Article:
The new Real ID standard for driver’s licenses required by the Transportation Security Administraction will take effect one year from today, barring anyone without a star on their driver’s license from getting on a plane.
Here are five things to know about the change:
1. You don’t have to get the compliant card, but if you don’t, you can’t fly or enter federal facilities without extra documents.
Only 27 percent of Americans have been issued a Real ID a year from it becoming a requirement for some activities, according to statement from the Transportation Security Administration today.
Anyone who doesn’t have the Real ID-compliant driver’s license, state-issued enhanced driver’s license, or other acceptable forms of identification, such as a valid passport or U.S. military ID, won’t be able to fly within the United States. International travel still requires a passport.
The Real ID also will be needed to enter federal facilities or to go on military bases.
2. Where do I get the compliant ID.
The compliant ID takes the place of a standard driver’s license. When renewing a license at the Bureau of Motor Vehicles, consumers can ask for the Real ID. Both cost the same.
Anyone looking for the Real ID should be prepared for the proper paperwork when going to the BMV.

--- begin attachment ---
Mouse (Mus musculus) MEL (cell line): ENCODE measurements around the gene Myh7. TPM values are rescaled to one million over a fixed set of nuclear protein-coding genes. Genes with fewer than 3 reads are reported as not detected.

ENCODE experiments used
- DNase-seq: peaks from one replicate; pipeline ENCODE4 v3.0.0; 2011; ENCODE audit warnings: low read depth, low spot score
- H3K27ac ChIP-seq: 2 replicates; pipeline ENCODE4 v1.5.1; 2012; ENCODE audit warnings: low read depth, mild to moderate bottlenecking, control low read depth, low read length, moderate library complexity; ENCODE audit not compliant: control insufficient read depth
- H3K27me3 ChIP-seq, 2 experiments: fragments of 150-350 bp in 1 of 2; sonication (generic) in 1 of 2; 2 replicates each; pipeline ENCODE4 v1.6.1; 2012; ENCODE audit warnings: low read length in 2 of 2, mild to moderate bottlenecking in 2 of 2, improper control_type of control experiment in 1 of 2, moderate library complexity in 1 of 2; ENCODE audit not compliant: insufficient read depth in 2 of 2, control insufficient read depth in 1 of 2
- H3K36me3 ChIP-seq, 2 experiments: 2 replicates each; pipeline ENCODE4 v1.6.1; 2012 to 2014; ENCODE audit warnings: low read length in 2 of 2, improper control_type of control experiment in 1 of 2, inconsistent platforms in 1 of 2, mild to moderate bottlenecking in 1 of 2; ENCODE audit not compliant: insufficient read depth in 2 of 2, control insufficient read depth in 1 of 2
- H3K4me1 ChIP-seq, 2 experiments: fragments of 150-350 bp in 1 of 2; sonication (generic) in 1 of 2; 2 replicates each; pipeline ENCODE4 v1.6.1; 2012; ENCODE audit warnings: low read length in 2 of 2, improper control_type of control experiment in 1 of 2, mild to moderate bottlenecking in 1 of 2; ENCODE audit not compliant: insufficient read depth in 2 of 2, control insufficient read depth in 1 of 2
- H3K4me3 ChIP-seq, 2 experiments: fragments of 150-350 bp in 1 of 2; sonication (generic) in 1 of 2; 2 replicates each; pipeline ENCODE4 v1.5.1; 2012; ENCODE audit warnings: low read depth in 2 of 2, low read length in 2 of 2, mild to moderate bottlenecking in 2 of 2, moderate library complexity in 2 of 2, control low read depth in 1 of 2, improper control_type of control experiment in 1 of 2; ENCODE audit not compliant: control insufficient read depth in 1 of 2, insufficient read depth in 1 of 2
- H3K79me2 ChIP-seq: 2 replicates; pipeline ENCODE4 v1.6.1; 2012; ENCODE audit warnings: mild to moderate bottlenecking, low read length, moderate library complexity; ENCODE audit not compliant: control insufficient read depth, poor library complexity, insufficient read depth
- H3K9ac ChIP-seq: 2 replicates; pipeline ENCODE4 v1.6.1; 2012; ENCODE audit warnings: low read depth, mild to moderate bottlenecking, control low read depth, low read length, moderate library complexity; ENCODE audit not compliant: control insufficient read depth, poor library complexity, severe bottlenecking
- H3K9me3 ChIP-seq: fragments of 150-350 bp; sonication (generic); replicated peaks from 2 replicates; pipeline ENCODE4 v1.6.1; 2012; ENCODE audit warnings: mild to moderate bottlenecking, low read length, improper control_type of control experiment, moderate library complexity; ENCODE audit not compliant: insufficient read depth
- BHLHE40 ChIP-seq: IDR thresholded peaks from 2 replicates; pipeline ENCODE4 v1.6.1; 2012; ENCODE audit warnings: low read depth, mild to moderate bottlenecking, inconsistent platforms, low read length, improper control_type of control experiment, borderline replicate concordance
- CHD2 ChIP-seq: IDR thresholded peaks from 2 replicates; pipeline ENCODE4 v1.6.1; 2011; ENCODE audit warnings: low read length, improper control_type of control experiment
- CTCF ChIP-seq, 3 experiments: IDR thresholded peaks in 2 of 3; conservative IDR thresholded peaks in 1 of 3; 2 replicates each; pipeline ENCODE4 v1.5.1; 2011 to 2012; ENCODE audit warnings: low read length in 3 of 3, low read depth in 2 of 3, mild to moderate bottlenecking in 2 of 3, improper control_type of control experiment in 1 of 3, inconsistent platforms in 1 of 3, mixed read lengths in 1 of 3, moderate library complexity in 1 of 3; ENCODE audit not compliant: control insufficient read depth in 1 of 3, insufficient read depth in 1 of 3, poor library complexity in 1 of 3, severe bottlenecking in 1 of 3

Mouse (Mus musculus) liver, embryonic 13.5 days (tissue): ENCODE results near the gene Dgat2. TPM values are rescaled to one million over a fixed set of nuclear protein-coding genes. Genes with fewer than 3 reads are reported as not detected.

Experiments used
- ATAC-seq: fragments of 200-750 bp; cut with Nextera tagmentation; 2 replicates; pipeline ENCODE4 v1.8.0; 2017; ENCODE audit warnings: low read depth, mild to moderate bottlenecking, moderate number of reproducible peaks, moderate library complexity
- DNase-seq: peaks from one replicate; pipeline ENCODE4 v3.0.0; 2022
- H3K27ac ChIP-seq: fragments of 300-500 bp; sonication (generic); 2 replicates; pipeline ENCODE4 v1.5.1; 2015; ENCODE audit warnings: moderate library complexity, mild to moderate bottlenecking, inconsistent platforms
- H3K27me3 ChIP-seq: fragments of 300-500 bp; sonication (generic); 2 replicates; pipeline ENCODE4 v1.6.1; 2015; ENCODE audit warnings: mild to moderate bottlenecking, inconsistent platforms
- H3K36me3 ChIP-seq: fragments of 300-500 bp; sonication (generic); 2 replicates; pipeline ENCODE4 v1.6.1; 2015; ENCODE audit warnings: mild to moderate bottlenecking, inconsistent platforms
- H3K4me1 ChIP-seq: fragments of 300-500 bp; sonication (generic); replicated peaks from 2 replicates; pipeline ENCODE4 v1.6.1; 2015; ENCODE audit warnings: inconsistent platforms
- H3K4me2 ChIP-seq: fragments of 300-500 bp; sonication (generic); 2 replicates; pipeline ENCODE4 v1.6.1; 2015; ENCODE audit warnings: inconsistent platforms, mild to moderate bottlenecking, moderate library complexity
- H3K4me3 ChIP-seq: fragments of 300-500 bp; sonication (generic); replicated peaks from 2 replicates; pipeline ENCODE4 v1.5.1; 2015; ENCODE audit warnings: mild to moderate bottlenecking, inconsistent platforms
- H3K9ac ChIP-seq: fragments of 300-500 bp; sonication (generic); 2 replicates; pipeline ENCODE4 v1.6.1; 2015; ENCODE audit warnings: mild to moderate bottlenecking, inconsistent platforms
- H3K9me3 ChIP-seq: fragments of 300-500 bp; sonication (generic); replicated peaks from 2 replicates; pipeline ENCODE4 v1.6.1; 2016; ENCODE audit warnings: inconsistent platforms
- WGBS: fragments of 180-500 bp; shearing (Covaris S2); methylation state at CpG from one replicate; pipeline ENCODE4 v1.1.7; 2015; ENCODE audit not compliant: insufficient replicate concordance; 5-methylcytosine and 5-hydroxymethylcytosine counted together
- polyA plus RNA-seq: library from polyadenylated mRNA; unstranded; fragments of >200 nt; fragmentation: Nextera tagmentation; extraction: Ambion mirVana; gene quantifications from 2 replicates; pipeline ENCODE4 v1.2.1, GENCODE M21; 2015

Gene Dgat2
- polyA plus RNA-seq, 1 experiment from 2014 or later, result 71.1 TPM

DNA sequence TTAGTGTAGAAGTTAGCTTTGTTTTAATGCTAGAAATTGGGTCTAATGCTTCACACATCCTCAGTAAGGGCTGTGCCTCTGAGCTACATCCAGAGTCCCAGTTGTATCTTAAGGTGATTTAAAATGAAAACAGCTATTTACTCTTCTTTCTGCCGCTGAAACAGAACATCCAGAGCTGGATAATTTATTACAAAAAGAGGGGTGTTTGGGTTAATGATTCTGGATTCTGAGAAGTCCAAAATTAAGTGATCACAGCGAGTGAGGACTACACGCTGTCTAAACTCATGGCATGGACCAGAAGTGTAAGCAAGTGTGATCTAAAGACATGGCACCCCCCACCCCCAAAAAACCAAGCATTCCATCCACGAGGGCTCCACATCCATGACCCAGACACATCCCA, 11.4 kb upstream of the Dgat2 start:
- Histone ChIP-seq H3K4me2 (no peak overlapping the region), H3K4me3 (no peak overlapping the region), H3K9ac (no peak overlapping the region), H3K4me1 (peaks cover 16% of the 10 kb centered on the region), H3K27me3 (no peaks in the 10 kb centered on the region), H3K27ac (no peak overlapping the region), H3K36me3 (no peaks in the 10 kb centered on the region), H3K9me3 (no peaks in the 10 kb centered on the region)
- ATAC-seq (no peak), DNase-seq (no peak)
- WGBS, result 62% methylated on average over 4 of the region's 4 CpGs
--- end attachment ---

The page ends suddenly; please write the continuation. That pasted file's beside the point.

3. Minors flying with a parent who has a Real ID don’t need their own.
Unaccompanied minors, though, do need a compliant card, or a standard card with other federally approved documentation, to fly commercially.
4. Oct. 1, 2020 is the vital date.
Starting Oct. 1, 2020 any Ohio driver’s license or identification cards issued before July 2, 2018 will not be accepted by the Transportation Security Administration. This is the date a compliant ID must be in hand to fly commercially and enter federal facilities.
The cards take about 10 days to mail to the consumer’s residence after going to the BMV, but they can take longer. Anyone trying to fly on Oct. 1 should make sure to get the compliant card well in advance of that date in case there are delays in card delivery.
5. The compliant ID requires extra documentation at the Bureau of Motor Vehicles
To get a Real ID, consumers need documentation that proves identity including full legal name, date of birth, social security number, two documents proving Ohio residency, proof of legal presence and proof of name change.
Name change can be proven with a marriage license or certificate, decree of divorce, dissolution or annulment or a certified copy of a court ordered name change.
A list of acceptable documents and which of the six requirements they prove can be found here.
A common combination includes birth certificate, one of the above documents showing name change if different than the name listed on the birth certificate, a W-2 wage and tax statement and another document proving residence such as an insurance policy, bank statement, income tax return filing, Ohio BMV postcard or letter from a college or university.
Instead of a W-2, a Social Security card can be used to show a SSN. If using a Social Security card, two documents proving address will be needed.
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